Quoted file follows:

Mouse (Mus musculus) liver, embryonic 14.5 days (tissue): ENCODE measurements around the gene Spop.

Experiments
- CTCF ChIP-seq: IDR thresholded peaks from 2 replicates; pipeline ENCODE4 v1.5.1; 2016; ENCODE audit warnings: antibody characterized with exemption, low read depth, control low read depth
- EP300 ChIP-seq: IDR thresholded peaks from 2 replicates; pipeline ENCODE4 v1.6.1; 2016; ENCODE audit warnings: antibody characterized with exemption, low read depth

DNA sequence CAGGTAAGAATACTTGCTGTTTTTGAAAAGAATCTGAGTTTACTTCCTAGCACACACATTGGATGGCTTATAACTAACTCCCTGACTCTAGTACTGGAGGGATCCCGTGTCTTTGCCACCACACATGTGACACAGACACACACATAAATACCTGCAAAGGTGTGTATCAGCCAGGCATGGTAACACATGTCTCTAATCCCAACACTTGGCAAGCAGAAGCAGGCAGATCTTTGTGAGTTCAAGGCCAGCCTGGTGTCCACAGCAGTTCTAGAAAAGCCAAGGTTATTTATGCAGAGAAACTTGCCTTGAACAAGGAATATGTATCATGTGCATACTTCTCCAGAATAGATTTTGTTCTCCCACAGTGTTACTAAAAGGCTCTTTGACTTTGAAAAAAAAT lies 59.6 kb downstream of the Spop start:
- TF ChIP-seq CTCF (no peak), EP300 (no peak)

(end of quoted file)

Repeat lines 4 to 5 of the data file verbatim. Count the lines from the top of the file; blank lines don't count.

- EP300 ChIP-seq: IDR thresholded peaks from 2 replicates; pipeline ENCODE4 v1.6.1; 2016; ENCODE audit warnings: antibody characterized with exemption, low read depth

DNA sequence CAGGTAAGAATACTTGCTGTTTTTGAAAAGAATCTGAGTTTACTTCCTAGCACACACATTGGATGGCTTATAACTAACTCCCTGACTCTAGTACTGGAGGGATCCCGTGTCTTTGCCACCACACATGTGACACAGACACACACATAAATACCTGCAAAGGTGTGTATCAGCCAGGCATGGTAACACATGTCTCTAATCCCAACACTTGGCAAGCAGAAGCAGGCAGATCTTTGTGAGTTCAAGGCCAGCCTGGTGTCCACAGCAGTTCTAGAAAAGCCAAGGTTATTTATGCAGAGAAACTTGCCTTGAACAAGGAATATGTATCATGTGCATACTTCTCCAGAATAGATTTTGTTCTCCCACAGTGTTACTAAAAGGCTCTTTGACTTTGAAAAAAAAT lies 59.6 kb downstream of the Spop start: